Years ago, Kendall Square was a tech magnet and a restaurant desert. In 2016, tech’s still here, along with pharma and biotech, but the dining scene has improved mightily. In the One Kendall complex alone, there’s veteran indie the Blue Room, sweet little wine bar Belly, Jewish deli deluxe Mamaleh’s and fine bar/restaurant/game room State Park. Now comes the Smoke Shop BBQ, a barbecue joint from Andy Husbands (Tremont 647), building on his years of success with competition barbecue team IQUE. His skills here with slow-smoke cookery often shine brilliantly, especially by the wan standards of Yankee barbecue.
Bread-and-butter pickles ($3) set the right opening note: pretty, crisp, not too sweet. There’s a bit of strange North/South confluence in belly and skin ($14), crunchy fried pork rinds topping a mess of fried whole-belly clams with good creamed corn underneath: a Mason/Dixon-spanning surf ’n’ turf. New-style deviled egg BLT ($9), which offers great house-smoked bacon, slices of lettuce and tomato and Green Goddess dressing, is neither deviled egg nor BLT, and with a stone-cold soft-poached egg bizarrely coated in hot sauce, a weird dud. With luck, you’ve opted instead for the Best Bar Wings ($9 for six), which violates a rule of expectation-setting in dish naming, but in fact is terrific: long-smoked and then crisp-fried wings with a sticky sweet/hot glaze of agave syrup.
Of course, the ’Q is the thing here, and it’s mostly exceptional, starting with the again self-puffingly named 1st Place Ribs ($22 for half-slab, $31 full). I guess it’s not bragging if you won the award, and these ribs are indeed spectacular: oversized, meaty, juicy pork ribs cut in the St. Louis style (ends trimmed off) with an evident smoke ring indicating deep penetration of smoke and accompanying profoundly smoky flavor. With their vivid sprinkling of hot spices, no sauce is needed. I will tell everyone I know to order these.
IQUE won another prestigious prize for its brisket, but here it’s just called brisket ($19.50); it’s also exemplary, with a nicely defined, flavorful bark (the rindy outer coating composed of dry spices, fat, smoke, the Maillard reaction and dark magic) and just enough residual fat to leave the meat delectably moist but not greasy. Pulled pork ($17) and burnt ends of brisket ($17.50) also boast deep smoke flavor and the hoped-for mix of tender and chewy textures, though both run a little lean and dry, easily corrected with either of two excellent tomato-based house sauces, the “hot” imparting a modest capsicum tingle. Fiercer heat is found in the fine Texas-style hot links ($16), a smooth-textured natural-casing pork sausage. Glazed BBQ chicken thigh ($15) is a straight-up smoked treatment, the use of thighs yielding a lovely richness and firm texture complemented by a sweet, mahogany-tinged glaze. With two sides, plus a mound of vivid pickles and a slice of watermelon, these are substantial plates, but trenchermen can combine most options into two-meat ($24, with two sides) and three-meat ($26, with three sides) platters.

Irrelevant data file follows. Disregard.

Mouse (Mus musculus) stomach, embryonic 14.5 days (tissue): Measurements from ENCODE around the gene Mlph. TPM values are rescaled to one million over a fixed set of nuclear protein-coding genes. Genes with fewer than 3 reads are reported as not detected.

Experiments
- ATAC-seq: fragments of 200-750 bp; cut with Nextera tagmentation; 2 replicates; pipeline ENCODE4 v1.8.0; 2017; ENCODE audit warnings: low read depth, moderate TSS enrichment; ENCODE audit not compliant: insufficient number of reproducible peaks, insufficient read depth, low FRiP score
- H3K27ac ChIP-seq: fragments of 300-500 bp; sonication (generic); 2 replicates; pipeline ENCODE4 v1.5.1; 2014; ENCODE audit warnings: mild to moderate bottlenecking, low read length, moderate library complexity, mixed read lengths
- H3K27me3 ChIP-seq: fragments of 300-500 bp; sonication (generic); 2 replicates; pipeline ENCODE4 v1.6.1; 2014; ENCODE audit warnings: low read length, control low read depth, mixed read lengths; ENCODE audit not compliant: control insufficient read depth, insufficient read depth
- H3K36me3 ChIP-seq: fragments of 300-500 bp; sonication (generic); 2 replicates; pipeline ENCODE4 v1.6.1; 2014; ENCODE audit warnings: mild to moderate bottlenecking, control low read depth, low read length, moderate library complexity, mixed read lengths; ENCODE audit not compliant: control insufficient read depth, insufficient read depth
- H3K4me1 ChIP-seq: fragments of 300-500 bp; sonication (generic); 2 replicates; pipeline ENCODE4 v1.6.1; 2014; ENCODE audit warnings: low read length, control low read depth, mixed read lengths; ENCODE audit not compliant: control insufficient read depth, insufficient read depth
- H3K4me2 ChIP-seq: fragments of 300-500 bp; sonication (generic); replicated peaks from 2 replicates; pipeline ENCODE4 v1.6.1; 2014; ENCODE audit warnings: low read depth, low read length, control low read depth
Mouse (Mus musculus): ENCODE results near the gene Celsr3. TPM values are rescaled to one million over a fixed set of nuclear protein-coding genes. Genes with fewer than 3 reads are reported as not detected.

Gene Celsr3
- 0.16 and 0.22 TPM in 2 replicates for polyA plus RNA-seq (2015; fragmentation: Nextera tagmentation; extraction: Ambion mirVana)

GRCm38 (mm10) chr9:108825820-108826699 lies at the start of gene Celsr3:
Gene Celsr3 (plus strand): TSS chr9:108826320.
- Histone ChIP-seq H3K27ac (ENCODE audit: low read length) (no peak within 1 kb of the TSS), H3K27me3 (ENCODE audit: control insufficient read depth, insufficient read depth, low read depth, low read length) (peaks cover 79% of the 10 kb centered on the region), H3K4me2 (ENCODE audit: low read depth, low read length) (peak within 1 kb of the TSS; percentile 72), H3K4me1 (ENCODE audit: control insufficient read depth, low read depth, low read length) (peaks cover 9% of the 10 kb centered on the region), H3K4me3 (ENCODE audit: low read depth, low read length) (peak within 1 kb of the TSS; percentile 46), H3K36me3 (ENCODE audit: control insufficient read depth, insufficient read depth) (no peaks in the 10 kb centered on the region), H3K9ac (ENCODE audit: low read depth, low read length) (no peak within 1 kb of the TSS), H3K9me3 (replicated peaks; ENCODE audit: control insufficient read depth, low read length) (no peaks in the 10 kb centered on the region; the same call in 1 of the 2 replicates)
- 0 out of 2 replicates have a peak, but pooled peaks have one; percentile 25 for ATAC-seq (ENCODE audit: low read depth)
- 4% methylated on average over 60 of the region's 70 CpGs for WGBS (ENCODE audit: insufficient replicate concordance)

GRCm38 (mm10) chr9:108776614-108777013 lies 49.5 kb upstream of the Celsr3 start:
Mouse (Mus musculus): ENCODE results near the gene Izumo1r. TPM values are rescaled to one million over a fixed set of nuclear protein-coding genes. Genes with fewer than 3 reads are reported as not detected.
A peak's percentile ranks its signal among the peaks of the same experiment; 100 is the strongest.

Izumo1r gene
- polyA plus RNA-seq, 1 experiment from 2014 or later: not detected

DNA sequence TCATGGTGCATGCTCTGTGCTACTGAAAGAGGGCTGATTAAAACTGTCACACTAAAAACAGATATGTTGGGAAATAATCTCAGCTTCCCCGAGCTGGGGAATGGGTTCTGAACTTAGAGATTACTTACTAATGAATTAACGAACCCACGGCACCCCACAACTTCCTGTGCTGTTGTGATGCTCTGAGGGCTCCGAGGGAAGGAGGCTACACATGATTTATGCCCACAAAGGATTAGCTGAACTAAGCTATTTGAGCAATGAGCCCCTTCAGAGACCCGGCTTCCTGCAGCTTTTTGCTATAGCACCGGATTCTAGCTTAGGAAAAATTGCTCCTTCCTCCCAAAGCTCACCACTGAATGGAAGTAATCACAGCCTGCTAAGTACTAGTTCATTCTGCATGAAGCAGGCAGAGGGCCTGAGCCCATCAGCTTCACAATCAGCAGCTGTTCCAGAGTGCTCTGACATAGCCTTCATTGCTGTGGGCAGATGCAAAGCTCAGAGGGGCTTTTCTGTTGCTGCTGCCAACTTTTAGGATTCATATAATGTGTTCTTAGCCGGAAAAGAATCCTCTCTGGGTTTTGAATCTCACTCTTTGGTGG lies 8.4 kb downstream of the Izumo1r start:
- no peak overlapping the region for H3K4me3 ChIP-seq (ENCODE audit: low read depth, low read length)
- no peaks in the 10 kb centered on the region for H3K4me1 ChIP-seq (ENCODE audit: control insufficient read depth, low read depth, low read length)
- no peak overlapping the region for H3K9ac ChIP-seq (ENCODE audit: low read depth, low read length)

Speaking of sides, most of the Smoke Shop’s are superb (and available à la carte for $3-$6). Standouts include bacon-laden collards that find the perfect midpoint between mushy and chewy, fabulously smoky, brisket-flecked pit beans, farro beautifully dotted with corn, cherry tomatoes and candied walnuts, Texas toast (thick slices of white bread smeared with hot sauce and parsley-enhanced garlic butter) and pimiento mac & cheese with the creaminess of Cheez Whiz (not a bad thing). But my hopes for a more traditional, crunchy, savory Southern cornbread were dashed by the typical New England style offered here: sweet and moist as cake, sweeter still with honey/sea-salt butter.
A couple of non-barbecue entrees should not be overlooked. One is shrimp and grits ($22), big pan-seared shrimp in a richly aromatic Creole sauce, served alongside grits fries, a nifty treatment that turns soft grits into pan-crisped Lincoln logs for stacking around dill-flecked cucumber salad. The other is a fine plate of fried chicken ($22 with two sides), juicy from buttermilk brine, with a medium-thick batter coating ably fried to a non-oily crunch.
Desserts ($2, $5.50 for three) are small and modest, the butter cake and vanilla-brownie-like S’more stuffed with Taza chocolate chunks and Fluff the most inner-child-pleasing. The roomy bar features one of the city’s better whiskey lists (with 100-plus options, mostly American), a rather good beer selection, a short and forgettable wine list and cocktails that are serviceable but a little pricey, e.g., a Mezcal Paloma that featured an anemic spirit pour for a $12 highball. The sparely decorated bar and dining rooms, notably the larger room surmounted by the open kitchen, can make quiet conversation challenging, especially as they feature nine big TVs tuned to sports. These lend the joint a sports-bar vibe that clearly is a hit with the early tech-bro-heavy crowds, but other patrons may find a trifle distracting. Service finds a fitting note of casual familiarity and hits its marks nicely, even on booming weekend nights. Overall, the Smoke Shop delivers the real slow-smoke BBQ goods at a level that New England rarely sees, and on a few scores—namely the ribs, brisket and sides—might even stand up further south and west.
-Skin & belly
-Best Bar Wings
-1st Place Ribs
-Shrimp and grits
The Smoke Shop 1 Kendall Square, Cambridge (617-577-7427) thesmokeshopbbq.com
Hours: 11 am-1 am, daily
Parking: Metered street spaces, nearby public garage (free with validation nights and weekends)
Liquor: Full bar